3. Copyright terms either need to be severely reduced, or there needs to be an exception clause for archivists, museums, libraries and the like to let them complete and create as complete collections of works as possible, lest our entire culture from the fifties and onward disappear.

    Just a couple of ideas to get started...

  • Absolutely! I trust the government to put my best interests first. They genuinely want to hear from people on this issue.

    In completely unrelated, totally not relevant news, the NSA just found out about the hundred flowers campaign [], which I support. I mean, hundreds of flowers? That can't be bad in ANY way.

    The government believes, and I quote, that "The policy of letting a hundred flowers bloom and a hundred schools of thought contend is designed to promote the flourishing of the arts and the progress of science".
  • by Anonymous Coward on Tuesday August 20, 2013 @06:58AM (#44616177)

    You'd think the millions we blow on this crap while not even providing proper universal healthcare would be enough, we fight boogymen while people die right now due to lack of medical treatment.

  • by ibwolf ( 126465 ) on Tuesday August 20, 2013 @07:39AM (#44616331)

    if we reduce the duration of intellectual ownership to a term of 20 years, then works released under BSD, GPL, CC etc would revert to the public domain after 20 years as well (free them up for commercial use and removing the requirement of attribution, for instance)

    And this would be bad how exactly?

    If some company wants to take 20 year old FOSS code and build something on top of it that they can sell, more power to them. Note that they wont be able to incorporate ANY updates made to that code base in the last 20 years, so it is not as if any software project that began more than 20 years will become public domain, just he oldest versions.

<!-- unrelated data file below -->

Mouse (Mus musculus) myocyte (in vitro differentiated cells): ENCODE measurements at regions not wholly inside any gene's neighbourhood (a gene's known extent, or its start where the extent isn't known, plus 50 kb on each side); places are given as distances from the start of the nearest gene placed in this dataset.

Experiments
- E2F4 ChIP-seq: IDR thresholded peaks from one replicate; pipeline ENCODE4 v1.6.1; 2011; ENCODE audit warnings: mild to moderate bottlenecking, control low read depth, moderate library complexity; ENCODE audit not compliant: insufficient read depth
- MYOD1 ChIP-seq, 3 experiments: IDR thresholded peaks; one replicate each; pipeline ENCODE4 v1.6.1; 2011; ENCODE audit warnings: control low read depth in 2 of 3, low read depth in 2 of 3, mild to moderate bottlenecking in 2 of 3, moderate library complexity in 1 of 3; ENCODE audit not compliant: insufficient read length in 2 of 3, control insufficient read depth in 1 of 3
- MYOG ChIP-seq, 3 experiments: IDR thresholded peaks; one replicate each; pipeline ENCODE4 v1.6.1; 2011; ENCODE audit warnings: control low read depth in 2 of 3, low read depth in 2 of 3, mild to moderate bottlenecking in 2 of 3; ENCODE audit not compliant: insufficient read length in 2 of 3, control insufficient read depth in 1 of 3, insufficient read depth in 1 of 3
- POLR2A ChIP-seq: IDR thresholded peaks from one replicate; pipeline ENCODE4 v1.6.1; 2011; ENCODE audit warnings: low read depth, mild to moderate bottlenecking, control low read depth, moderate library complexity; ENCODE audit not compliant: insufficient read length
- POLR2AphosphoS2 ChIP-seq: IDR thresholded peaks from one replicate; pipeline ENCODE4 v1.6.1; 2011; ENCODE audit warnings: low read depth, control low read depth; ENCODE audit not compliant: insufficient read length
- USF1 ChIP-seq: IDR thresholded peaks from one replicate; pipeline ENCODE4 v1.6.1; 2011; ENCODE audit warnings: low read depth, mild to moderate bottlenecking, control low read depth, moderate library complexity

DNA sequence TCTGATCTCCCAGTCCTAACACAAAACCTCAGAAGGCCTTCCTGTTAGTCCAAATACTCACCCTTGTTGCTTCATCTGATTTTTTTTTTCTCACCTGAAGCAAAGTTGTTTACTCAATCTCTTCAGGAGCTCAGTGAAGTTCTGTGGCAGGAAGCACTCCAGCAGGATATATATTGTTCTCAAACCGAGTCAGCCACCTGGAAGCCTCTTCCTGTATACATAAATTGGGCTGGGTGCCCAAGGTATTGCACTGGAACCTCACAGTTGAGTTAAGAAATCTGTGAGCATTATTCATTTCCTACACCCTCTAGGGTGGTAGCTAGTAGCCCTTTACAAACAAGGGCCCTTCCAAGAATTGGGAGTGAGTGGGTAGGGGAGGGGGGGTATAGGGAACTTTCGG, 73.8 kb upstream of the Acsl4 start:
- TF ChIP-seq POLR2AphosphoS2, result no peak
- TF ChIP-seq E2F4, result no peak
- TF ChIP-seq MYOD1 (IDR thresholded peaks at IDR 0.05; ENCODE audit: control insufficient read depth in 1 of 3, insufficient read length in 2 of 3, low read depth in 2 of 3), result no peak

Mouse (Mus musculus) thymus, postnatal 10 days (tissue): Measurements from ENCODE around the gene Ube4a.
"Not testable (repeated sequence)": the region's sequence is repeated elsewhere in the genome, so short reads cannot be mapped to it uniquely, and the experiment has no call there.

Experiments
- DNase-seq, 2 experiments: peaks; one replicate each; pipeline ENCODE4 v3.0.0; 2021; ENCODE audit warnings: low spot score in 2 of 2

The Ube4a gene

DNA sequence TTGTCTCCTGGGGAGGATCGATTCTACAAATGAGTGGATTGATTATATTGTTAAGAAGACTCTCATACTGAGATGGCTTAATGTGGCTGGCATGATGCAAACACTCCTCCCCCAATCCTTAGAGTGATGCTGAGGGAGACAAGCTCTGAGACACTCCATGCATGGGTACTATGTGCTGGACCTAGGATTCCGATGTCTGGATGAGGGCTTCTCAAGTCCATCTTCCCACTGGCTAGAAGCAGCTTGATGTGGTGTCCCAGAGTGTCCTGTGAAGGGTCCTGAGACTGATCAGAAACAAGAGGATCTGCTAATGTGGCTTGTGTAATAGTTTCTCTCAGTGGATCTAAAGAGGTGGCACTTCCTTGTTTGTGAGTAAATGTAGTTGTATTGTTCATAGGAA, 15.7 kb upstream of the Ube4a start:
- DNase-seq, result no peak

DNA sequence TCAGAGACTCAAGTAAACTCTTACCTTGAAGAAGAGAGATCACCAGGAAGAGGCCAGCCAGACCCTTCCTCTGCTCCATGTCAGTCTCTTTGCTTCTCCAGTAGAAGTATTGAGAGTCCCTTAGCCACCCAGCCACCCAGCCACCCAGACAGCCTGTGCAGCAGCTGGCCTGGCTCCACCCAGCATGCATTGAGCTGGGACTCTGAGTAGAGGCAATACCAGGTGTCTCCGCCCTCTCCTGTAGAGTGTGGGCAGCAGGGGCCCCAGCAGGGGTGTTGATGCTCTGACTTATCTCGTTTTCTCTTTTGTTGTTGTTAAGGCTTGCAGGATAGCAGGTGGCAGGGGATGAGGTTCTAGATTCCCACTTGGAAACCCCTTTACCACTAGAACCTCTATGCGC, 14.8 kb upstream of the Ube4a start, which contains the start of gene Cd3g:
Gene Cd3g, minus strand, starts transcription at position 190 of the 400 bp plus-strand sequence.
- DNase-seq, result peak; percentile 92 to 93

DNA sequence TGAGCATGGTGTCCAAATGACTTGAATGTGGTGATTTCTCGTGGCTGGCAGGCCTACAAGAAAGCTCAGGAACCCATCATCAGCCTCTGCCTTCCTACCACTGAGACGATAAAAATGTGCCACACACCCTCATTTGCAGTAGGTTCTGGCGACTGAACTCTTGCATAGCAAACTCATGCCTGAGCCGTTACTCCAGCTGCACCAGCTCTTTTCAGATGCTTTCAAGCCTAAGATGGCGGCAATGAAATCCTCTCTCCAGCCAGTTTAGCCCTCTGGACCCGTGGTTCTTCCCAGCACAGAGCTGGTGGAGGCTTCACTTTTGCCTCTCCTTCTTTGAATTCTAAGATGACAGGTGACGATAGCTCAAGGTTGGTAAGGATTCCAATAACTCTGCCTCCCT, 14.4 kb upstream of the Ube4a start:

After all, the 20 year old code will still be public domain, so others can use the same codebase to build a (possibly free) alternative. And if there really is a market for something built on top of the old code, someone was dropping the ball during the 20 year copyright period.

  • Re:Suggestion List (Score:2, Insightful)

    by Jason Levine ( 196982 ) on Tuesday August 20, 2013 @09:11AM (#44617097) Homepage

    I agree. My only compromise would be that companies would be against decades' worth of content suddenly reverting to public domain (and we would be against allowing items from the 1970's remain copyrighted for nearly 100 years while items produced today went public domain in 30 years). Therefore, there should be a phase in period to allow companies to adjust. Let's start at the earliest decade affected (the 1930's if memory serves) and move forward freeing up a decade's worth of material every 5 years. In 45 years we would have caught up to present day which should be plenty of time for companies to adjust. About the oldest popularly licensed work I can think of is Star Wars - toys, etc produced - and that would remain copyrighted for 25 years. If you can't adjust to a new copyright schema in 25 years, you deserve to go out of business.

Thus spake the master programmer: "When a program is being tested, it is too late to make design changes." -- Geoffrey James, "The Tao of Programming"